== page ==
Warning as parents forced to resort to feeding watered down milk to babies due to soaring cost of formula
A Scottish charity has said it has seen an “enormous increase” in the number of families unable to feed their young babies as the price of some formula milks rocketed by more than a fifth.
An independent inquiry conducted by the charity Feed has found that families unable to afford to purchase infant formula, or who have been unable to access formula due to food bank policies which restrict the redistribution of formula, resort to practices including watering down formula or feeding their babies with food that is not suitable, such as porridge or cereal. Others are forced to skip feeds entirely. As a result, babies are at risk of being underfed.
Analysis by the British Pregnancy Advisory Service, BPAS, has found that the cost of infant formula rose rapidly over the last year.
Aldi’s Mamia First Infant Milk – the cheapest infant formula on the market – increased by 22 per cent from £6.99 to £8.49 for 900g, while the cost of Aptamil 1 First Milk increased by 17 per cent from £11.50 to £13.50 for 800g.
Meanwhile, baby banks have reported an increase in demand for their services as more parents struggle to afford the infant formula. While some baby and food banks will provide families in need with infant formula, others currently have policies in place which prevent their food banks from redistributing formula donations. Food banks follow guidance from the Unicef UK baby friendly initiative, which states that they should not accept donations of formula milk “due to concerns for the safety of the baby”.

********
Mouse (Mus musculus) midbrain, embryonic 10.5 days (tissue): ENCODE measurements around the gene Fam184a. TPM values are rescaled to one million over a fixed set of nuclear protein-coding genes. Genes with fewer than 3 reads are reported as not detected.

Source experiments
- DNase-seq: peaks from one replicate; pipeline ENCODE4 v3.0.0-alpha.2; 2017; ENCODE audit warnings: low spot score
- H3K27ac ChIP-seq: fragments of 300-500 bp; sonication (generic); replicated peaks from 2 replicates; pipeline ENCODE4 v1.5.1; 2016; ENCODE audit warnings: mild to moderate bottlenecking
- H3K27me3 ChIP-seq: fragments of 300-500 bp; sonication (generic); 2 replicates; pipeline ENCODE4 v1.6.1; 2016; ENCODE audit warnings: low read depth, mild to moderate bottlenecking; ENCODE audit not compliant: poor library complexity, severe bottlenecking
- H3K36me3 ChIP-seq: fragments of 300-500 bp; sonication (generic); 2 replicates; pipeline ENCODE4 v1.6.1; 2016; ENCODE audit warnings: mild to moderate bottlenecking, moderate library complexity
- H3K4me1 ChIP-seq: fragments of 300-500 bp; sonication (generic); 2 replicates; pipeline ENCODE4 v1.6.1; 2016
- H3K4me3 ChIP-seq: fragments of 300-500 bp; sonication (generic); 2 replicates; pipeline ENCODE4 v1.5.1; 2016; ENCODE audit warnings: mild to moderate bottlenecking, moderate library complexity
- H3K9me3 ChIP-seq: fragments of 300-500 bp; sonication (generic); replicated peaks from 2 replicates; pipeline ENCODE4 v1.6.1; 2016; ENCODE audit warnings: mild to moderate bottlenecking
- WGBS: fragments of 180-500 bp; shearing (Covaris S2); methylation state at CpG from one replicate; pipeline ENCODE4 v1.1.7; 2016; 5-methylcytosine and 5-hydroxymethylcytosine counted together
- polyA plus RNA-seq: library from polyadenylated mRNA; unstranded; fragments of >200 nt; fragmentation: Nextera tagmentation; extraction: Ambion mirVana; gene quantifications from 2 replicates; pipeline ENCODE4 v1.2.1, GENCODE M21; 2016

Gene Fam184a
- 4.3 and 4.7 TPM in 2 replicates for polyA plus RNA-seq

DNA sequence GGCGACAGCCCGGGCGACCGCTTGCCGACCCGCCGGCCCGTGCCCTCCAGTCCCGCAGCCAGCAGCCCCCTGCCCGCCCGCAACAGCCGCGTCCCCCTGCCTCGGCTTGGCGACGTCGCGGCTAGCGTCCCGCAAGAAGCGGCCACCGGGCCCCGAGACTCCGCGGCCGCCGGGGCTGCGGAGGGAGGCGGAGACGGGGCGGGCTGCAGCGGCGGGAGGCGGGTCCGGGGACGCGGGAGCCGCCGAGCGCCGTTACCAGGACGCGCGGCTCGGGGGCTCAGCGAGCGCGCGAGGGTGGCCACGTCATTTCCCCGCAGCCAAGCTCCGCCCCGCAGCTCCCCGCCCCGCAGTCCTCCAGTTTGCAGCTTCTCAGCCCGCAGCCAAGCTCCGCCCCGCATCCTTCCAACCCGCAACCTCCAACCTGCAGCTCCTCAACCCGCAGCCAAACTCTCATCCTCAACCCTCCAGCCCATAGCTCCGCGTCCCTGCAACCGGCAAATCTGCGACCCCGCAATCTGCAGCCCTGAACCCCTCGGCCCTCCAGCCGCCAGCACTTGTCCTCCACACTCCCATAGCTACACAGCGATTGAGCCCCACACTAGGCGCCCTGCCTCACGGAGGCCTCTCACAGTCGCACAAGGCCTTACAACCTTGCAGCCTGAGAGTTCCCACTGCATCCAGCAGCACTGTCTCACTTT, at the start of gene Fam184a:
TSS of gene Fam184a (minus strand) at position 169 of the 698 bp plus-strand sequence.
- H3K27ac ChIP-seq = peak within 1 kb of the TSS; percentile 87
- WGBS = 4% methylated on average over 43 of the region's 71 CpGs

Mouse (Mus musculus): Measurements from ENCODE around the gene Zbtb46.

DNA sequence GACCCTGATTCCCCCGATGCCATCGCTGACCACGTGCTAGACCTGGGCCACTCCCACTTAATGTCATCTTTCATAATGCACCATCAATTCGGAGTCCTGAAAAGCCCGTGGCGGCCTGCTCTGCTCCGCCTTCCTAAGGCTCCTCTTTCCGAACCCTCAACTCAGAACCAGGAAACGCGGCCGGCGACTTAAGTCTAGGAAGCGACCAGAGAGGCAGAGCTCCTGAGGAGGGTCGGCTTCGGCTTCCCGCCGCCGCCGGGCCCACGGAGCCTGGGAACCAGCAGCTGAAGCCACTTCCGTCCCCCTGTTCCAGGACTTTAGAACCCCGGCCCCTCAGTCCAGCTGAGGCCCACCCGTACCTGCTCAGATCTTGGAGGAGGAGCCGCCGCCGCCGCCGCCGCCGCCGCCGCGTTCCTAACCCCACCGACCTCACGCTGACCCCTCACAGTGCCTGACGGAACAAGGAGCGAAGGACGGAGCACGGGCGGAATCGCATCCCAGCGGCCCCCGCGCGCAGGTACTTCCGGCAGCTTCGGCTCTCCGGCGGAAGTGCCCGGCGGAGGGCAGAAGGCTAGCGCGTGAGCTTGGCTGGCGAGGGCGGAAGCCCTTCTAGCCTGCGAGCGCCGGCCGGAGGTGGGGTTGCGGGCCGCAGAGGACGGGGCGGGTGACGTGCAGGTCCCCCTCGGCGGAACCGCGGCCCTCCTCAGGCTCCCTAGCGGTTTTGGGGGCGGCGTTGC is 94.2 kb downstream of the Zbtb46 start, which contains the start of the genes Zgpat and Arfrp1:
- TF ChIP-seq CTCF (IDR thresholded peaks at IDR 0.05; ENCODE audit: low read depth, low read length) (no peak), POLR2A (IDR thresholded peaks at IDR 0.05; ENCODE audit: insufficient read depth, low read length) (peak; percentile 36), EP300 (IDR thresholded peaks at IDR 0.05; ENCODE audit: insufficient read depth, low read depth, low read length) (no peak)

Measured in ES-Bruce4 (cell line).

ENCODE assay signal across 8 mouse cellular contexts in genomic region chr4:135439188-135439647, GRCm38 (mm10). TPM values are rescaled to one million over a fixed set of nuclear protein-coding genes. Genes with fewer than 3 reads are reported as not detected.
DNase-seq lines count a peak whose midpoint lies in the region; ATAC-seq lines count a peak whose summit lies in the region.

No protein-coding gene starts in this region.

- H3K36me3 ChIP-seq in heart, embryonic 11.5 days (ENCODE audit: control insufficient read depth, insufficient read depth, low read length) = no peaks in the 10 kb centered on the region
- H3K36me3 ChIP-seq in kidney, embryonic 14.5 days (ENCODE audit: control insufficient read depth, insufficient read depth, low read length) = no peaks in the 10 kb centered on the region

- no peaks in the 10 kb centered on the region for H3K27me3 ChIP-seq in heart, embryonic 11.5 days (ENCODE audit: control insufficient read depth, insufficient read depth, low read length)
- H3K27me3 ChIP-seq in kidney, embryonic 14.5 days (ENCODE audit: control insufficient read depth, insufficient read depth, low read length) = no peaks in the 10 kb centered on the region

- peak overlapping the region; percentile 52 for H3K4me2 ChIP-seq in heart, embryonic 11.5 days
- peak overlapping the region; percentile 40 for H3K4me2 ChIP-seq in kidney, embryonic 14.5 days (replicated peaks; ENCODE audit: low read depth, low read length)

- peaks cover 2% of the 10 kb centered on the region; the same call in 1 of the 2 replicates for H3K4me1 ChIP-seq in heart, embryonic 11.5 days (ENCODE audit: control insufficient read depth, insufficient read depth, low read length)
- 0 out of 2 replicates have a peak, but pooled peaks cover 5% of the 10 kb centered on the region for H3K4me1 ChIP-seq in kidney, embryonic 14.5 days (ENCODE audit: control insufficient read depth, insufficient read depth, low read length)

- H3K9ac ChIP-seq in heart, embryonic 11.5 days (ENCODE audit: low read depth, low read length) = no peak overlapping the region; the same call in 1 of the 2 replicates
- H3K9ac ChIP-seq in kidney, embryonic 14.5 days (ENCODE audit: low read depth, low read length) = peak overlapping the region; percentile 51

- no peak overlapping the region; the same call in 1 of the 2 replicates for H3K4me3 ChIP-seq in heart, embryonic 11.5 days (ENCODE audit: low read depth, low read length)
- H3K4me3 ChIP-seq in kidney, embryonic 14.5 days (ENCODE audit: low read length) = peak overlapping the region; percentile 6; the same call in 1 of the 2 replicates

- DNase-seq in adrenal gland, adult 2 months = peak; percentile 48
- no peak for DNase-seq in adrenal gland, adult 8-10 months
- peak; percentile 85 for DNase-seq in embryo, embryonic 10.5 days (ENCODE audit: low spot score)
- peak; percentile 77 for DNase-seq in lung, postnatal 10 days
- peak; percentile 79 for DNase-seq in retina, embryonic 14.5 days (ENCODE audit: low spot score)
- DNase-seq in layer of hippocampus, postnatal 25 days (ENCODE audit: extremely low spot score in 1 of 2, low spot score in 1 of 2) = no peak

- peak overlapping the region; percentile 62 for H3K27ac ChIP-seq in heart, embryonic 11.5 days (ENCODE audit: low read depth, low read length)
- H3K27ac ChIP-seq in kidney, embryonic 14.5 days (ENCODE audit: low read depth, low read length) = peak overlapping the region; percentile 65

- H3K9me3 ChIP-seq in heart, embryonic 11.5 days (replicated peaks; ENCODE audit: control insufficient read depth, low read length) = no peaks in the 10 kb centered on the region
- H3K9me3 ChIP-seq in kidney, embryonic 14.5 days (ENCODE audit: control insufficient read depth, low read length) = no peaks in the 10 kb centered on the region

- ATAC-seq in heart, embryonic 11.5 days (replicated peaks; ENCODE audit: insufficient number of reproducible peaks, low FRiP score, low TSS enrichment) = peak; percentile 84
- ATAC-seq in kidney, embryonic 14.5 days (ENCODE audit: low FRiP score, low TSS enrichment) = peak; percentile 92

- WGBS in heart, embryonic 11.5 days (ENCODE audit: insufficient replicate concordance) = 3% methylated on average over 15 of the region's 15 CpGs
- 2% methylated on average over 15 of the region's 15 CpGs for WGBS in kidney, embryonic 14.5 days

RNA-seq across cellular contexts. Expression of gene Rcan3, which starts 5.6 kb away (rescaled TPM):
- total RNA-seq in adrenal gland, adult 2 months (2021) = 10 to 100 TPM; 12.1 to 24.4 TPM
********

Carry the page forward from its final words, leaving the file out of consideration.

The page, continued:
Earlier this year, charity the British Pregnancy Advisory Service (BPAS) called for “barriers” which may prevent some from taking formula from food banks to be removed.
Michelle Herd, co-founder of AberNecessites, a baby bank based in Aberdeen, said: "We have seen an enormous increase in referrals for parents struggling to feed their little ones due to the soaring prices of formula milk. We are dealing with the youngest babies in society – we must ensure they are fed. There is no other option.
"We need to make sure that infant formula is available to families who need it - whether that be through food banks and baby banks. In addition, the government must investigate rising costs, particularly for vital products such as infant formula. Our fear is that without access to this basic essential, we will see babies in hospital, malnourished."
Justine Roberts, chief executive of Mumsnet, said: "As our Mumsnet Voices Cost of Living Tracker repeatedly shows, the cost of living crisis is affecting families across the board - but it is particularly shocking to hear that the soaring cost of formula milk means some parents are struggling to feed their babies.
"At Mumsnet we have repeatedly called for better infant feeding support for new mums - but it's clear that we also need immediate practical action to support families on low incomes in these difficult times. The Government must act urgently to ensure no parent struggles to feed their baby this winter."
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